I thank you for your attention.

Sincerely yours,

Cc: The Human Rights Commission (email: hrc@haq-ksa.org)
 

U.S. Members Urgent Alert: Equality Now calls on the U.S. Senate to pass the International Protecting Girls by Preventing Child Marriage Act of 2009

Update: 
Not an update
Date: 
2010 Aug 10

In November 2009, Equality Now issued an urgent alert calling on the U.S. Senate to pass the International Protecting Girls by Preventing Child Marriage Act of 2009 (S. 987/H.R. 2103) (the “Act”). Major provisions of the Act were included in the State Department Reauthorization Bill which was passed by the U.S. House of Representatives in June 2009. The Act has garnered a great deal of support in the Senate and the Senate Foreign Relations Committee and we are hopeful that the legislation will be passed into law this year.

What You Can Do: 

As a part of efforts to curb child marriage, Equality Now urges its Women’s Action Network members in the U.S. to call upon their U.S. Senators to cosponsor the Act (S. 987/H.R.2103) and urge members of the Senate Foreign Relations Committee to ensure that the Act is taken up by the Committee in September. Click here to find your Senators’ contact information. TAKE ACTION!

Sample letter

 

Urgent Alert: Saudi Arabia: Urgent Call for Annulment of Marriage of 10-Year-Old Girl

Update: 
Not an update
Date: 
2009 Jun 1

Amneh Mohamed Sharahili, a 10-year-old Saudi schoolgirl, has been married off by her father to a 25-year-old Saudi man. Although Amneh’s marriage contract was executed in mid-February 2009, she has not yet been handed over to her husband and continues to live with her parents. Her father intends to hand her over in July 2009. Amneh, who is eager to continue school and eventually become a teacher, does not quite comprehend what it means to be married.

What You Can Do: 

Please write to the King of Saudi Arabia asking him to issue an edict establishing a minimum age of marriage and banning all child marriages. Call upon him to take urgent action to annul the marriage of Amneh and all other child brides whose marriage contracts have been executed, but who have yet to be handed over to their husbands. Also ask him to ensure that child brides already living with their husbands are given a real choice to annul their marriages and, if they opt for annulment, to ensure that this happens swiftly without negative repercussions on the girls. Please also urge the King to support the establishment of a codified personal status law to guarantee the rights of women in marriage and divorce, ensuring that such law is based upon principles of equality and non-discrimination. Please send a similar letter to the Minister of Justice. Letters should go to:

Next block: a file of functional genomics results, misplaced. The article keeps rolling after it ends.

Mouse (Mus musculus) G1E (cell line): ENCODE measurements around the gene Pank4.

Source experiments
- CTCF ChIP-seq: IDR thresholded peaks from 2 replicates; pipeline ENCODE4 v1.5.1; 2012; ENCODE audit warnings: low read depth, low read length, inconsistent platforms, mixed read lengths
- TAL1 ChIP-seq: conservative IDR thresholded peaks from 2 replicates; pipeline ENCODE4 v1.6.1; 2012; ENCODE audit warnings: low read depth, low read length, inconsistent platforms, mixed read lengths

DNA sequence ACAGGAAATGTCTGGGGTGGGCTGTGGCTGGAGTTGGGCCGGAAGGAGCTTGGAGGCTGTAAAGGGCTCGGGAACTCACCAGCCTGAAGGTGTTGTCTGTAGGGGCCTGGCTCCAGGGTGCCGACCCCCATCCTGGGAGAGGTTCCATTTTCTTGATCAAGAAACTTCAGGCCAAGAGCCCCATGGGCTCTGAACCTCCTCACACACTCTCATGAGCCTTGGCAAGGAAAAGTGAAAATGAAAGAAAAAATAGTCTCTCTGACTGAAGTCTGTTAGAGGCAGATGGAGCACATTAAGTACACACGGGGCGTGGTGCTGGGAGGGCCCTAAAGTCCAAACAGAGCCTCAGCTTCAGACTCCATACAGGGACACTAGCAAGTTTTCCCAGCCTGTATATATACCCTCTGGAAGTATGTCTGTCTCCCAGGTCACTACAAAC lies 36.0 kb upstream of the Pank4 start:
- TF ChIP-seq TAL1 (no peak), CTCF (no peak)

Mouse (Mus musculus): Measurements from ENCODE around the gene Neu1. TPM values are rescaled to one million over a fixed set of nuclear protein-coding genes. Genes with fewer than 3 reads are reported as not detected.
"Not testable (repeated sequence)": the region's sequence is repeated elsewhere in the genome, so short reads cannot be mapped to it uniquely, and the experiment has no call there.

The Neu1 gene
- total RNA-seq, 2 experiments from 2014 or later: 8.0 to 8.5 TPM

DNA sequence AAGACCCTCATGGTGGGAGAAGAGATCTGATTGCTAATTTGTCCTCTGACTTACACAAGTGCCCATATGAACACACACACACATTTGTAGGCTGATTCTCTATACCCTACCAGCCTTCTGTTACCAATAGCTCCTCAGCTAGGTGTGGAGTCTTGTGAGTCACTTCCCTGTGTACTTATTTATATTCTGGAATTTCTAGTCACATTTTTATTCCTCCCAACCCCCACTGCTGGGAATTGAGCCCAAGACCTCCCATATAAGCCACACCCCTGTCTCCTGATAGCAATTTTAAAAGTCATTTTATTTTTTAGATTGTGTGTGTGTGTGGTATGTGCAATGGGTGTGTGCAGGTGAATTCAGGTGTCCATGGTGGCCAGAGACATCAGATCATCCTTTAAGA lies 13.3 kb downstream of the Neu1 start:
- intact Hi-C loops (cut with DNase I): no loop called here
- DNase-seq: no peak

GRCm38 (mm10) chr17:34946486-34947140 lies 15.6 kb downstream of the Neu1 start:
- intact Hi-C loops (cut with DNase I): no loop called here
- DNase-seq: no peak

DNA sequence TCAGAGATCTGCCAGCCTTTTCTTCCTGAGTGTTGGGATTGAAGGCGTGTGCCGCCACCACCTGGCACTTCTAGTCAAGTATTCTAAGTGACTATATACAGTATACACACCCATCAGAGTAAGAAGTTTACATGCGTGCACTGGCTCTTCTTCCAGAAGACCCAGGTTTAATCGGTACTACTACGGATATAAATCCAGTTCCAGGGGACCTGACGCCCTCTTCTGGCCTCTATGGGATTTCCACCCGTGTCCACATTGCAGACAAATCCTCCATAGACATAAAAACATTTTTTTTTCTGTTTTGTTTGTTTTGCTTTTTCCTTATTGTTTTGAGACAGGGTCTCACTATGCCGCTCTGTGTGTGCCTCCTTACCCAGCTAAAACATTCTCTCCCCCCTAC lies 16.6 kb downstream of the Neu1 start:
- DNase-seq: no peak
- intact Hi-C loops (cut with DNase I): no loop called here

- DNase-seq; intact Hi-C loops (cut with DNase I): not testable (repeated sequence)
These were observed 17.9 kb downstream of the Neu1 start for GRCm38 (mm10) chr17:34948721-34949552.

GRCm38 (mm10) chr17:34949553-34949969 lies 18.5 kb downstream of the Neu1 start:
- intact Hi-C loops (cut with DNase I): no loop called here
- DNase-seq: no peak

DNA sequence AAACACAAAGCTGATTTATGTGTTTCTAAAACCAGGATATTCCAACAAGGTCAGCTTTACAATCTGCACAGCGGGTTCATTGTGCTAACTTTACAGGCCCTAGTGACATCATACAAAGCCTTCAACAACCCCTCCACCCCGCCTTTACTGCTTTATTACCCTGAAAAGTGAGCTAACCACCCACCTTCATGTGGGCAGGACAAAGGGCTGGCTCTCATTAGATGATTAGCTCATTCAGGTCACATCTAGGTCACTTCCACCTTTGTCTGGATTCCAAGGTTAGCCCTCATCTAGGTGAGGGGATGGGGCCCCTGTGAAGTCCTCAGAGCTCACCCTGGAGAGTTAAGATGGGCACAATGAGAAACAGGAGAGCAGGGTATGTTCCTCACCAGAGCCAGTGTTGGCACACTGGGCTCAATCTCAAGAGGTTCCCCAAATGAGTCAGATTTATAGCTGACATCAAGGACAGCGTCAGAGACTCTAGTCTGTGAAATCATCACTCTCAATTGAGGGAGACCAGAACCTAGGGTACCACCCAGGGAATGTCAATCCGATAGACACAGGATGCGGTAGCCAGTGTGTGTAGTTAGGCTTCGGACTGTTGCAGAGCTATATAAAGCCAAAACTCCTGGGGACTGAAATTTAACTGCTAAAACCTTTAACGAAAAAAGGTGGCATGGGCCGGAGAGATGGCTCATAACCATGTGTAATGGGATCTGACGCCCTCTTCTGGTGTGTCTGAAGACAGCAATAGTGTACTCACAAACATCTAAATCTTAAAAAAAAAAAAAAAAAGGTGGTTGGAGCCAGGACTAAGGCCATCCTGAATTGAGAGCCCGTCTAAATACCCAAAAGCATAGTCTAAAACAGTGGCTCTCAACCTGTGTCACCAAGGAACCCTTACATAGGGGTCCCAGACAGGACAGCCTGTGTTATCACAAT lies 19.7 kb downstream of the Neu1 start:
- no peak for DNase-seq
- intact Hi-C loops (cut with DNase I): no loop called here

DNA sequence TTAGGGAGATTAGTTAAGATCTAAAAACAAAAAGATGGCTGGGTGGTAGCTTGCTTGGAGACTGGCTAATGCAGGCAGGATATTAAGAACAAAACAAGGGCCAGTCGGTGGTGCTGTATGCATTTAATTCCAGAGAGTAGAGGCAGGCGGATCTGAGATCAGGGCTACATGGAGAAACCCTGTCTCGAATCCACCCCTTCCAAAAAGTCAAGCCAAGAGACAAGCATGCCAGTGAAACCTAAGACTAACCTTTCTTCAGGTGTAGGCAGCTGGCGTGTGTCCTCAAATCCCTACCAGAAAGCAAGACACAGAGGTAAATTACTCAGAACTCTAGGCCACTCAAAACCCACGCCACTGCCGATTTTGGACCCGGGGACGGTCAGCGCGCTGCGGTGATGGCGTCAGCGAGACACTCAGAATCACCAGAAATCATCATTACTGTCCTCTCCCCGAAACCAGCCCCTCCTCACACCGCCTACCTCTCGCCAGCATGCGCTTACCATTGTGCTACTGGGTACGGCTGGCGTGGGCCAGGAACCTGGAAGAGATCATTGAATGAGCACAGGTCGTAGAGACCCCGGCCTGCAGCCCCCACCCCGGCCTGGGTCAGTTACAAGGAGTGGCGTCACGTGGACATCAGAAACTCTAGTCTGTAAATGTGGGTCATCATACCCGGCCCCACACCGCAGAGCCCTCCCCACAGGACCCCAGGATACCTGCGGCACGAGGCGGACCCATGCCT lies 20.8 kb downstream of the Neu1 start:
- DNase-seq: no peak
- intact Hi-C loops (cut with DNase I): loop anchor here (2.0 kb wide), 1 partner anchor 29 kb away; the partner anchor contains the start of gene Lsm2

His Majesty, King Abdullah bin Abdul
Aziz Al Saud
Kingdom of Saudi Arabia
Fax: +966 1 491 2726

His Excellency Dr. Muhammad bin Abdul
El Karim AbdulAzziz El Issa
Minister of Justice
University Street, Riyadh 11137
Kingdom of Saudi Arabia
Fax: +966 1 401 1741

With a copy to:

The Human Rights Commission
P.O. Box 58889 Riyadh 11515
King Fahed Street
Building 373
Riyadh
Kingdom of Saudi Arabia
Email: hrc@haq-ksa.org

Sample letter